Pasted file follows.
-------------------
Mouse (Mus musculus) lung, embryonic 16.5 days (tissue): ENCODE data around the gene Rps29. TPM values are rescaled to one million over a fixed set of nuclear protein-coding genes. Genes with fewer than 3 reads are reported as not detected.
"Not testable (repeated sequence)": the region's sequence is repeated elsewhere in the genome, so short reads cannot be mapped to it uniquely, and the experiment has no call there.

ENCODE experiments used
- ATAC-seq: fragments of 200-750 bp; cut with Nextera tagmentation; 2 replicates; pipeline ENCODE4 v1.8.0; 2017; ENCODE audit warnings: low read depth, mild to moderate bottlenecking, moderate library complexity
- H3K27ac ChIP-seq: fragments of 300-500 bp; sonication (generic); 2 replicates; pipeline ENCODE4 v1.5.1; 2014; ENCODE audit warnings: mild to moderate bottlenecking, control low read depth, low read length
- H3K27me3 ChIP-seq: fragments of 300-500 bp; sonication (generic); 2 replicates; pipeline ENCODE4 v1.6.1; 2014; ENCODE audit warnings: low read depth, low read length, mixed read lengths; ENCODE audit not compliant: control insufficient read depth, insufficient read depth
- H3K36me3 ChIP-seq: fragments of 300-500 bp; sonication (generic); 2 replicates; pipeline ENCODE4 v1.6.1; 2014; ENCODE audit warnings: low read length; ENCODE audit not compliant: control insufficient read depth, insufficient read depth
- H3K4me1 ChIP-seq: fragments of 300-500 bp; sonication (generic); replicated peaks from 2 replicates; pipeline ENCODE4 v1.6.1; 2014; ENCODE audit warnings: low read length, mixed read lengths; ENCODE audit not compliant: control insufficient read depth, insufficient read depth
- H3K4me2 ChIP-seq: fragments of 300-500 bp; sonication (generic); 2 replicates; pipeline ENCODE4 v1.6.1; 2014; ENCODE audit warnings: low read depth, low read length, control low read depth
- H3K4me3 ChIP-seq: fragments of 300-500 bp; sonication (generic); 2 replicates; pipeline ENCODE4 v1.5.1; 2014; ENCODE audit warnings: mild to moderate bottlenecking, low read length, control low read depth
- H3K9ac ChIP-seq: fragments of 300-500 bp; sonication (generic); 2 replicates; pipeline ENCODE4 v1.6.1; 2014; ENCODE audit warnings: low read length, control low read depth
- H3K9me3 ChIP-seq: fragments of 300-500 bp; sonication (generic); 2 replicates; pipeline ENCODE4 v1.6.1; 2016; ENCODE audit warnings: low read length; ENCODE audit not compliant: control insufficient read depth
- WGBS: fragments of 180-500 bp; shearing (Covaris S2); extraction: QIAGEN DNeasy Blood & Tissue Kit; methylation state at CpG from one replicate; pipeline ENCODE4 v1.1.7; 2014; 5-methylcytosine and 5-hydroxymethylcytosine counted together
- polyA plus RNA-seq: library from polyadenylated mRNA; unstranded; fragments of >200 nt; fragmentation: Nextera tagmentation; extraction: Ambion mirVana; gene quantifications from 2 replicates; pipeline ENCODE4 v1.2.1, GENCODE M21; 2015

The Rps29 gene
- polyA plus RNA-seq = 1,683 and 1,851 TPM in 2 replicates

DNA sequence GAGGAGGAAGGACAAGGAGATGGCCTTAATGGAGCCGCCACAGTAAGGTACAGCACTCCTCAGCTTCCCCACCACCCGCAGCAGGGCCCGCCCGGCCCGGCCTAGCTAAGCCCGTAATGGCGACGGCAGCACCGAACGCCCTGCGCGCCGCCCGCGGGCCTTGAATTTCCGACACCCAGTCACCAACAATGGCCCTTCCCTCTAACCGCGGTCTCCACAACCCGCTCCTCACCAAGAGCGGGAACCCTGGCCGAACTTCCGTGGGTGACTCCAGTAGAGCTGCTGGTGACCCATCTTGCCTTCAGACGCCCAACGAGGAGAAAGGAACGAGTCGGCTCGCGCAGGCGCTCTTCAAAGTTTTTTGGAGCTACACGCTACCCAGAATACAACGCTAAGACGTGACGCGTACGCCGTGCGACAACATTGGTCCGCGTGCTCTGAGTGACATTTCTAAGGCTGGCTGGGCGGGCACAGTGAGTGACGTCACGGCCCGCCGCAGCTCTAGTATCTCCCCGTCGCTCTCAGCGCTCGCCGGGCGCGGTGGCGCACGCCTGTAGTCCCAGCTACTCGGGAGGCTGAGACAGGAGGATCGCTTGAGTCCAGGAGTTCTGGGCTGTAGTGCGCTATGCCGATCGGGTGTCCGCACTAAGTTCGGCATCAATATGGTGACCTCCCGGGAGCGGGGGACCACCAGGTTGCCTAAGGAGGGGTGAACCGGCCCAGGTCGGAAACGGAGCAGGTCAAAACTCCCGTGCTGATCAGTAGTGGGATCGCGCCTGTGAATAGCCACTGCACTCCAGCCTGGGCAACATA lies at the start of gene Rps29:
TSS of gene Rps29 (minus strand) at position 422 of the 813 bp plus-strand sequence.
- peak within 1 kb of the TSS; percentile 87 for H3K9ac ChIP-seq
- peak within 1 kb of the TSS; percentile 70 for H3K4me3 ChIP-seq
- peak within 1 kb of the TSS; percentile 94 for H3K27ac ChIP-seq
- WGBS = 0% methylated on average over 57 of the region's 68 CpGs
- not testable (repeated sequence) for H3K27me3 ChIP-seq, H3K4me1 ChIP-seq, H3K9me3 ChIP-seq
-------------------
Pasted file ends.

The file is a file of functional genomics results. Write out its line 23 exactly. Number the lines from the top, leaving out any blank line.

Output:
- not testable (repeated sequence) for H3K27me3 ChIP-seq, H3K4me1 ChIP-seq, H3K9me3 ChIP-seq